Billy Bob
Billy Bob
2 years ago
Reply to  rk syrus

If anybody still believes this invasion happened because of NATO then in my opinion they’re a simpleton. Russias general has now said the plan is to take southern Ukraine and the east of Moldova. It’s a land grab pure and simple

Peter B
Peter B
2 years ago
Reply to  rk syrus

No. That’s just rubbish.Mearsheimer is a fool.
The Americans have completely out-manouvered Putin and forced him into a catastrophic error in Ukraine. They have the Russians now tied down in a “can’t win” conflict in Ukraine with minimal support to Ukraine which can be be further ramped up as needed.
Russia’s military has now been exposed as a joke.
Meanwhile, NATO expansion to add Finland and Sweden is almost certain. At this rate, Russian shipping won’t be able to leave the Black Sea or Baltic.
Everyone knows that Russia is a declining power. The dempographics don’t lie.

Andrew Fisher
Andrew Fisher
2 years ago
Reply to  rk syrus

Mearsheimer has gone from having an interesting point of view from the position of ‘realpolitik’, to become a full on Putin apologist. This idea that so many have, on Left and Right, that only the West and specifically the US have agency, is just silly on the face of it. (I’m not sure how the West manages to be both weak, effete, cowardly and pusillanimous, and a dark threat to Russia AT THE SAME TIME, but that seems to pretty much sum up the position of so many critics on this subject).

Putin was razing cities to the ground in 2001, so I think we could have seen back then – some did – what kind of regime he was running.

Attempting to reconquer Ukraine because NATO accepted some small Baltic nations – who had every historic reason to fear Russia, as did Poland – is an excuse, not a reason. Putin knows full well that NATO is defensive in nature and you would never get European support for any offensive stance. More likely he doesn’t want to see a successful, democratic liberal state develop on his borders which would be an implicit challenge to his rule. Screw what the Ukrainian people might want – even the Russian speaking part, whose cities have been destroyed around them!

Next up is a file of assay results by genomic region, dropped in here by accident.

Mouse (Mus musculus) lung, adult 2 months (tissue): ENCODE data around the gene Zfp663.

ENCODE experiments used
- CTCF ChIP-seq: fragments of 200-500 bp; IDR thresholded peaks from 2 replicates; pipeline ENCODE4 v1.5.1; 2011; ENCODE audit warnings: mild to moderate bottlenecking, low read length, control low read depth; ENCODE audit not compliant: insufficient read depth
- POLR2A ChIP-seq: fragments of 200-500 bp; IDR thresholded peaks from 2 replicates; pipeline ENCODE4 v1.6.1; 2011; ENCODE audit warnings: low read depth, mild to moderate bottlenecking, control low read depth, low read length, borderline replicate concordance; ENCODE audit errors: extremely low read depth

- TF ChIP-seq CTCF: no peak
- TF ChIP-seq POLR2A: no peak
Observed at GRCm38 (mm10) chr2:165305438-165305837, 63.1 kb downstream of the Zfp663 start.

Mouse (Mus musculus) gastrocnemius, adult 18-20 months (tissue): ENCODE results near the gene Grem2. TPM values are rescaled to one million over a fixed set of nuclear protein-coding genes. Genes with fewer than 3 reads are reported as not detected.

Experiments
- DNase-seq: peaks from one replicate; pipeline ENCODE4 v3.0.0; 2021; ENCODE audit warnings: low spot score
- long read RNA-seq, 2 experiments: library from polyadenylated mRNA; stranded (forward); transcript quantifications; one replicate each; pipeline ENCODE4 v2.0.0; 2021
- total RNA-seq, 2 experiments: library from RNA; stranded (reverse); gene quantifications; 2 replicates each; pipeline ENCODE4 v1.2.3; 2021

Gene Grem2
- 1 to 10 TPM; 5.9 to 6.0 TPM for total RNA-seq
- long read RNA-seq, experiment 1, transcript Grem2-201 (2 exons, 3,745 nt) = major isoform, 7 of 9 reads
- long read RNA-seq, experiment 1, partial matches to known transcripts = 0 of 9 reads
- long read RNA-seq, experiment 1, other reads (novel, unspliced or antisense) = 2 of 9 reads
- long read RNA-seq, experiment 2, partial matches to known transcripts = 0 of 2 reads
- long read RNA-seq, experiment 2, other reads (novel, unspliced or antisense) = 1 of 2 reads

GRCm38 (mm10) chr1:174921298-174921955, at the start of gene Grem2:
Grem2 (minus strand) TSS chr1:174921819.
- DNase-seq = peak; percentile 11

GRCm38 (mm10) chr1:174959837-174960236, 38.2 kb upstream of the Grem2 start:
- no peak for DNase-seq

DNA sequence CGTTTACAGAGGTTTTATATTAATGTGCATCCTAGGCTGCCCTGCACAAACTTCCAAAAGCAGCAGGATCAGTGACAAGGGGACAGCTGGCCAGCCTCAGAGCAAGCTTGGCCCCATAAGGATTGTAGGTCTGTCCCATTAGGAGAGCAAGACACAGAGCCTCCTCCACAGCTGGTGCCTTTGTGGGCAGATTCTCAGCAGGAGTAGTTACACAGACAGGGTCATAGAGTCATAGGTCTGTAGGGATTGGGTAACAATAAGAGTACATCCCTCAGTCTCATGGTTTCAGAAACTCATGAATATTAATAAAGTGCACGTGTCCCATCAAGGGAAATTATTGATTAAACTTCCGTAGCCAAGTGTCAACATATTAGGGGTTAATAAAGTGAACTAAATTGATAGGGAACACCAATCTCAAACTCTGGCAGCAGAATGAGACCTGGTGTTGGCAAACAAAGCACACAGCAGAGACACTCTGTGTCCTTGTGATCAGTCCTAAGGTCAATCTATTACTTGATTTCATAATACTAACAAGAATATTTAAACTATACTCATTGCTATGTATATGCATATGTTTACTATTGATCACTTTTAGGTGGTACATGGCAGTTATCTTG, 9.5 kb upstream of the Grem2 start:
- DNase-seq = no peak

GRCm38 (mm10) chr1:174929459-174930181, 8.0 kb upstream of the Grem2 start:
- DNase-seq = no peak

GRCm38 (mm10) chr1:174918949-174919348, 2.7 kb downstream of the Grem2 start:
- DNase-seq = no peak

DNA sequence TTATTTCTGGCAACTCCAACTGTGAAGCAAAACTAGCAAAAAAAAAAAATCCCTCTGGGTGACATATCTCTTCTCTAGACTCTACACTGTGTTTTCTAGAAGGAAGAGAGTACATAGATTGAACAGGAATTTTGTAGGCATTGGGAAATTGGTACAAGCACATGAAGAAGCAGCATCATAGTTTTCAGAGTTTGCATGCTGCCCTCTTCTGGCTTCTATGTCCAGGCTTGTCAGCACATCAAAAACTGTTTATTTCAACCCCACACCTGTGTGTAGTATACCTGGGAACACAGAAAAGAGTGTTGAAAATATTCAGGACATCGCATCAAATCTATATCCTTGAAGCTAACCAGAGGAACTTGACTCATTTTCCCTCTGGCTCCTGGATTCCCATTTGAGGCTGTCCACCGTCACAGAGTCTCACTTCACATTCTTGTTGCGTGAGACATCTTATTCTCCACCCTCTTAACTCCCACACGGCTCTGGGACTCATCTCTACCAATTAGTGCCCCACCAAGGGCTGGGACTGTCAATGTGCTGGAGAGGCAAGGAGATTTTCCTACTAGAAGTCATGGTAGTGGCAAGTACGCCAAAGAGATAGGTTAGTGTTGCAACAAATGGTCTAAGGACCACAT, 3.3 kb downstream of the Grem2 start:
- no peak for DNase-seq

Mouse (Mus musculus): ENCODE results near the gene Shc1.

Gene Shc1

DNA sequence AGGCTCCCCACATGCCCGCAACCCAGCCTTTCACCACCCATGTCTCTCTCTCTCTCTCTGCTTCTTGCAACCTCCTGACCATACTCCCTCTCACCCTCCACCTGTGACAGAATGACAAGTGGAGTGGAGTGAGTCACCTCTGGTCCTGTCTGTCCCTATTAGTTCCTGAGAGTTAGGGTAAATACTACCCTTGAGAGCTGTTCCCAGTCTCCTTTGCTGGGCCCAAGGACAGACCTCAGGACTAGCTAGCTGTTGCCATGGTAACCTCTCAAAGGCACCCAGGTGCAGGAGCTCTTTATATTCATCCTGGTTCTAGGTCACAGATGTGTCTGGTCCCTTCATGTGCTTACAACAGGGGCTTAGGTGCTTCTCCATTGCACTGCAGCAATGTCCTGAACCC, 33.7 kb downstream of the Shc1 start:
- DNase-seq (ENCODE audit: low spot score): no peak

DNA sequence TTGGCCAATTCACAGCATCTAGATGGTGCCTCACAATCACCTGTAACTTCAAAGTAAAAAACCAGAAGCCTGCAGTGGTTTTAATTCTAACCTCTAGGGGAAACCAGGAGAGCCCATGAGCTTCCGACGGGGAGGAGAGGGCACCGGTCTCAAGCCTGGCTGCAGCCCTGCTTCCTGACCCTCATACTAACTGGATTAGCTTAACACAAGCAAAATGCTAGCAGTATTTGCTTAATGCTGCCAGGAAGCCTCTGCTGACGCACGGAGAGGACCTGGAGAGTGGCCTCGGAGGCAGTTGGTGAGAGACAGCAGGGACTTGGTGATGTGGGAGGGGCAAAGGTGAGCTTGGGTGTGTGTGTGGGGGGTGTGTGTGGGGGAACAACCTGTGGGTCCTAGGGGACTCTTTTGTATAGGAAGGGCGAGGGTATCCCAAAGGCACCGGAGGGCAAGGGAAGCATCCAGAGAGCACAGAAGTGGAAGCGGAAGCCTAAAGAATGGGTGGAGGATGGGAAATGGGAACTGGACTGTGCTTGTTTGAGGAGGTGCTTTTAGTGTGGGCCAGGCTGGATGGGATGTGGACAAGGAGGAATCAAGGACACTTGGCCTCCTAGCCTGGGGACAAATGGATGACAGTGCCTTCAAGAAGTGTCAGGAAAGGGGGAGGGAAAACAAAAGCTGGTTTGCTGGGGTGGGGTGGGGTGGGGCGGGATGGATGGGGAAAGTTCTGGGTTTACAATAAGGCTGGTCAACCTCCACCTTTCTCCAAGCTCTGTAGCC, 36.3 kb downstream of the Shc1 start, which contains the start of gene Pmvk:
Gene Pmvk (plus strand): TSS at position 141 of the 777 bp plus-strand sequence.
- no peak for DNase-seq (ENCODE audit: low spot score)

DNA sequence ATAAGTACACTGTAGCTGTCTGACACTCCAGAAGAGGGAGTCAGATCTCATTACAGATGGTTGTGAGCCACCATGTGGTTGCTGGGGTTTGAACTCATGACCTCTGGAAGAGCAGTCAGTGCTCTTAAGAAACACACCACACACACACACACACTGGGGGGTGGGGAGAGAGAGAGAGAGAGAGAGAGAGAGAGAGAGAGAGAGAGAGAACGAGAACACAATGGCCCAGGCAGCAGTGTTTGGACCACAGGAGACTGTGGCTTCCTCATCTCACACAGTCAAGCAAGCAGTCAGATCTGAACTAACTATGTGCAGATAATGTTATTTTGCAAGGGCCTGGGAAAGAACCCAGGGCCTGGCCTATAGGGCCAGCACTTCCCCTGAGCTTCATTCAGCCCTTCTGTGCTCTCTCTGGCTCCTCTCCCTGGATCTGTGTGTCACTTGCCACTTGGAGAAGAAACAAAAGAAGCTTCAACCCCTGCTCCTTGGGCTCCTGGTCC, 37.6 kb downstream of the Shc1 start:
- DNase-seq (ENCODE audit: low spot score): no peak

You drag in the completely irrelevant Iraq situation, presumably to show the ‘hypocrisy’ of the West, though what that has to do with the Ukrainians isn’t ever told. On an obvious level, ‘two wrongs don’t make a right’. Secondly, the motives were somewhat different, though many have done their best to try and show that Bush – and even more Blair – always intended a cynical war of conquest. As a matter of fact, experts at the time, including Hans Blix, the UN rapporteur, DID believe Saddam possessed weapons of mass destruction. Thirdly, the US had no intention of staying in Iraq, as events have proved. You can undoubtedly say that this was a self-defeating geopolitical act as it led to the strengthening of Iran. Those population figures you give are simply fantasy, nothing like that number of people died as a result of the American invasion; some say many people died prematurely as a result of the previous economic sanctions, but those were agreed by the UN and the Security Council as a whole, and in any case there were all sorts of allowances for food and medicine.

Russia may well win this war, although your evident delight is this outcome is pretty nauseating. Where are the wishes of the Ukrainians in this? Russia has by far the greatest land area of any power in the world, and vast resources, so it could already be a ‘respected nation’ if it so chose. The borders with Ukraine and Belarus were agreed in a treaty in 1991 at the time the Soviet Union was dissolved. ‘Bring back the Tsars’ – unfortunately Russia has a history of brutal autocratic rulers, but we don’t need to cheer on the fact. We don’t need to look to Stalin; Putin’s hero Peter ‘the Great’ – worked tens of thousands of slave labourers to death in building St Petersburg, had his own son flayed to death etc etc.

The idea that Russia will be a ‘success’ – even in terms of a petro-economy, it doesn’t even manage to do so in the way that Saudi Arabia does – is ridiculous. It would likely become largely dependent on China, and since it stole vast territories from the latter in a number of ‘unequal treaties’ in the 19th century (rather larger than Hong Kong!), I’m not at all sure that even Russia’s territorial integrity would be secure.

Last edited 2 years ago by Andrew Fisher